Great Works dam breached

Workers reached another milestone over the weekend as the Great Works Dam in Bradley was breached.

Work crews breached the Great Works Dam in Bradley on Saturday. Photo courtesy of the Penobscot River Restoration Trust

The dam was among two that are going to be removed as part of the Penobscot River Restoration Project — a fish bypass will be built at a third — opening 1,000 miles of habitat to sea-run fish. That habitat has been closed to free-swimming fish for more than 100 years.

The Great Works Dam is the first to be breached. Its significance can’t be overstated: A dam has been at that site since 1830.

The flow increases. Photo courtesy of the Penobscot River Restoration Trust.

Work on the Great Works site kicked off on June 11, with a crowd of several hundred on hand at the site and watching a video feed that was shown on Indian Island. That recognition of the start of dismantling the dam was largely ceremonial. Work did start that day, but visitors did not see water gushing downstream; instead, construction crews started work on destroying an old fishway that sits on the downstream side of Great Works.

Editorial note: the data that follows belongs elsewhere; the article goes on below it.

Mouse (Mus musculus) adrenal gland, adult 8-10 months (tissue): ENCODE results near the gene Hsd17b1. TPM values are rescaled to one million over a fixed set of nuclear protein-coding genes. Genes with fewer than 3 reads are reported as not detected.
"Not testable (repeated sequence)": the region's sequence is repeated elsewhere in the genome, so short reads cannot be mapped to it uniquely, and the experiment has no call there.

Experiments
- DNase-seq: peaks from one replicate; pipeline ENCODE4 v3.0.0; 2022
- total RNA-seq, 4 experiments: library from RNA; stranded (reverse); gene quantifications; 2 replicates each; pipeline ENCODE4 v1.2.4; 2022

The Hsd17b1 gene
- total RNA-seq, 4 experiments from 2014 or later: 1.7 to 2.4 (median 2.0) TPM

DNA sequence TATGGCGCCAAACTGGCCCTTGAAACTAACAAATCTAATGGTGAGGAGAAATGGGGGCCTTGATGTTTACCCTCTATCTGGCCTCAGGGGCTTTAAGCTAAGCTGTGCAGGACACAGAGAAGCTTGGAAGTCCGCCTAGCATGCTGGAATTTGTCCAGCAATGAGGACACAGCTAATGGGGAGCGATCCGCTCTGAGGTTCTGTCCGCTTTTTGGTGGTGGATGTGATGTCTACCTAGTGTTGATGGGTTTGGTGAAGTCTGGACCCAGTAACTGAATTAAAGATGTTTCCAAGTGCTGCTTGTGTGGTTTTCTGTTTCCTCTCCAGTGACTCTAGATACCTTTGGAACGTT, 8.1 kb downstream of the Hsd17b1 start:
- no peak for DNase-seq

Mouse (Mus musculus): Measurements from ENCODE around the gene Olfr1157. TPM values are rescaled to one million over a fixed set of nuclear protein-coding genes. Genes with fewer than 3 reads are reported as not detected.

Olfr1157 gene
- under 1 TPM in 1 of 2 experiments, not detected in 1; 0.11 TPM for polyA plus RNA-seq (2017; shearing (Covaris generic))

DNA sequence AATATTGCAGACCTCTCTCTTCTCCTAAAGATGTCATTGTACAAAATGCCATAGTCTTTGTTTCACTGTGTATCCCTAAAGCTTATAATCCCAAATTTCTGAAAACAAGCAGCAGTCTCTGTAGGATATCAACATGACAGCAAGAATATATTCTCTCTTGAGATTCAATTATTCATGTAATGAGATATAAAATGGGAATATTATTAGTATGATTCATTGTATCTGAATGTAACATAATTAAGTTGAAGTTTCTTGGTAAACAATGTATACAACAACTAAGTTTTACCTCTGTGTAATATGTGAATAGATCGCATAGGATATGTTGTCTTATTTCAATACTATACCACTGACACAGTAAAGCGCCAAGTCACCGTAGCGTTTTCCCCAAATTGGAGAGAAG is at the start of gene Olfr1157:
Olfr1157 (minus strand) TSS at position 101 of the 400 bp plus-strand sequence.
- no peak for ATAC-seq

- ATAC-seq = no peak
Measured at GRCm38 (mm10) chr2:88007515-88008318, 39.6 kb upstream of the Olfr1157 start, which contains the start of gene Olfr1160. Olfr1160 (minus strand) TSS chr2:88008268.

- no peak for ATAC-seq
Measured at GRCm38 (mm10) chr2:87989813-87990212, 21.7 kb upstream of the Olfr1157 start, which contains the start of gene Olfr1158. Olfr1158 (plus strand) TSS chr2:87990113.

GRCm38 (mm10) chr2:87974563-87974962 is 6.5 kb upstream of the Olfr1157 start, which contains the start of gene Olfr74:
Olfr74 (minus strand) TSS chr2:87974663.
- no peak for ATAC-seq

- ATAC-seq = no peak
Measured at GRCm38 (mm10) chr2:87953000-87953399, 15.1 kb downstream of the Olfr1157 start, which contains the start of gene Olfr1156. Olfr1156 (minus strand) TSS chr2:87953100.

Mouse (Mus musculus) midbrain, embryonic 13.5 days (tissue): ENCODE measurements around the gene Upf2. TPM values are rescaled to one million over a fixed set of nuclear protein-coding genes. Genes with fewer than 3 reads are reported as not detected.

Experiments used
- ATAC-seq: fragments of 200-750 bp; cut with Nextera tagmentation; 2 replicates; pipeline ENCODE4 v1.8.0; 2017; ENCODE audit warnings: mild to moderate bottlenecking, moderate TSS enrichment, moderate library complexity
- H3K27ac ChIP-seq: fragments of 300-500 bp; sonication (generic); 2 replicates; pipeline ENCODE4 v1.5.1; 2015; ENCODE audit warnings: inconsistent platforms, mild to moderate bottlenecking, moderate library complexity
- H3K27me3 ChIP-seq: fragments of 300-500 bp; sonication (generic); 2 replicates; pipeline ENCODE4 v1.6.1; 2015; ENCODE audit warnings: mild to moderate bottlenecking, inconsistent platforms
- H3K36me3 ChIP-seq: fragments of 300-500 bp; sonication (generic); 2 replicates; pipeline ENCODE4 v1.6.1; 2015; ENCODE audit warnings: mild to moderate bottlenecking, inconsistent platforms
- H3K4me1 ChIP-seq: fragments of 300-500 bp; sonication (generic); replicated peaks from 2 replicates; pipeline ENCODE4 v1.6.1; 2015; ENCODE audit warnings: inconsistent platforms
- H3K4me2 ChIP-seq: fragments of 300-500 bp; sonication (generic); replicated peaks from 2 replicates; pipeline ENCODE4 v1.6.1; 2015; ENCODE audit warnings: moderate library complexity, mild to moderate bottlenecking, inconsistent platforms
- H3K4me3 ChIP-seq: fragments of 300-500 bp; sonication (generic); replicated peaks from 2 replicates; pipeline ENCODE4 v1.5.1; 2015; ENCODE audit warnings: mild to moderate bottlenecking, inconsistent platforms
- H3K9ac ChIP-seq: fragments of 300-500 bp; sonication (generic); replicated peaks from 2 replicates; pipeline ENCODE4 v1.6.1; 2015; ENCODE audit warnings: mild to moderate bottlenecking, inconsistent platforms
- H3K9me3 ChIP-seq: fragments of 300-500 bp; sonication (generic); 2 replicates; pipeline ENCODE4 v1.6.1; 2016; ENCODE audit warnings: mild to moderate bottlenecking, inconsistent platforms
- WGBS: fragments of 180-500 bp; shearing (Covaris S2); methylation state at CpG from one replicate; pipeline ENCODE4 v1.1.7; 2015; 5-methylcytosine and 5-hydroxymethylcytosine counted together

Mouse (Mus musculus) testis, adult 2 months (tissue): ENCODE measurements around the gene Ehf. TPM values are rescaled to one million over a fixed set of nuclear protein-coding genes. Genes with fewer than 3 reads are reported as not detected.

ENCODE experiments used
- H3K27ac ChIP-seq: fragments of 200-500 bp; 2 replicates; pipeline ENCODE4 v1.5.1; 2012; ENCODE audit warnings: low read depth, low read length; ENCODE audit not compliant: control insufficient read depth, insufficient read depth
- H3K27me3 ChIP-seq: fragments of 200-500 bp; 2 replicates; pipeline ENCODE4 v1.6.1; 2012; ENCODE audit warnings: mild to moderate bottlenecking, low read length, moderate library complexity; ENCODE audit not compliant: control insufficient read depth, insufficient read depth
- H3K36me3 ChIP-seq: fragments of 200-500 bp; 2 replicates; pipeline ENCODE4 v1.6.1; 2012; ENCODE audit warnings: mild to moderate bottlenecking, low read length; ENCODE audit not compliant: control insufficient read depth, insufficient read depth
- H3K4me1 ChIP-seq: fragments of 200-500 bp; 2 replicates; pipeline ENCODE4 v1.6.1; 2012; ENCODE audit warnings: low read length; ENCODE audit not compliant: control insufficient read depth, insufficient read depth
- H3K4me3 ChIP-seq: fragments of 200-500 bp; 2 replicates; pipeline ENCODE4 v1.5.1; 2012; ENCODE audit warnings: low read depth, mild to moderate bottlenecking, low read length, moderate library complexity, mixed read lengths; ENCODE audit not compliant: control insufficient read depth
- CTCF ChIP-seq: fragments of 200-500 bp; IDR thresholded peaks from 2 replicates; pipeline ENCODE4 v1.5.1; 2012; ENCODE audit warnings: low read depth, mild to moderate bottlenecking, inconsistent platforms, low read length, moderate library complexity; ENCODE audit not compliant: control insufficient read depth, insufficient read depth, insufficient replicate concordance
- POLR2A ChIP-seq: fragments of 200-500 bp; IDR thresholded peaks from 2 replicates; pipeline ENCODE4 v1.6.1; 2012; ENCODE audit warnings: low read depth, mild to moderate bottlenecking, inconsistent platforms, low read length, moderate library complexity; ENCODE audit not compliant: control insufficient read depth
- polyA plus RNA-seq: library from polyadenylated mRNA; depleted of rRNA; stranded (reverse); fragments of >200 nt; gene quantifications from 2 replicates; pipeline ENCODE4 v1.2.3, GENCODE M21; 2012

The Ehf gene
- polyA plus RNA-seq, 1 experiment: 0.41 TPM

Water flows through the Great Works Dam after it was breached. Photo courtesy of the Penobscot River Restoration Trust

But on Friday, the dam was breached, and water began to flow.

The Penobscot River Restoration Project has been in the works for more than a decade, and is a model of cooperation by state and federal government agencies, conservation groups and the Penobscot Nation.


John Holyoke

About John Holyoke

John Holyoke has been enjoying himself in Maine's great outdoors since he was a kid. Today, he's the Outdoors editor for the BDN, a job that allows him to meet up with Maine outdoors enthusiasts in their natural habitat. The stories he gathers provide fodder for his columns, and this blog.